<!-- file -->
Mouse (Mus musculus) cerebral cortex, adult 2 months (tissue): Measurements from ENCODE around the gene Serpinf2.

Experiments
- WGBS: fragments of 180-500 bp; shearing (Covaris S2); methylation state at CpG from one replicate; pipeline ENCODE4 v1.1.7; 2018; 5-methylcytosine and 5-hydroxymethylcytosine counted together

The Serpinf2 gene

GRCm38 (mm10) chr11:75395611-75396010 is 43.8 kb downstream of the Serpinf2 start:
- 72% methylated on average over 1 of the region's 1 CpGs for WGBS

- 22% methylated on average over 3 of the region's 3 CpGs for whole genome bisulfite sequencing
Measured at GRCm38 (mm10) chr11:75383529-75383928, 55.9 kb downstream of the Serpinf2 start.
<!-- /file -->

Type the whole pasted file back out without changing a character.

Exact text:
Mouse (Mus musculus) cerebral cortex, adult 2 months (tissue): Measurements from ENCODE around the gene Serpinf2.

Experiments
- WGBS: fragments of 180-500 bp; shearing (Covaris S2); methylation state at CpG from one replicate; pipeline ENCODE4 v1.1.7; 2018; 5-methylcytosine and 5-hydroxymethylcytosine counted together

The Serpinf2 gene

GRCm38 (mm10) chr11:75395611-75396010 is 43.8 kb downstream of the Serpinf2 start:
- 72% methylated on average over 1 of the region's 1 CpGs for WGBS

- 22% methylated on average over 3 of the region's 3 CpGs for whole genome bisulfite sequencing
Measured at GRCm38 (mm10) chr11:75383529-75383928, 55.9 kb downstream of the Serpinf2 start.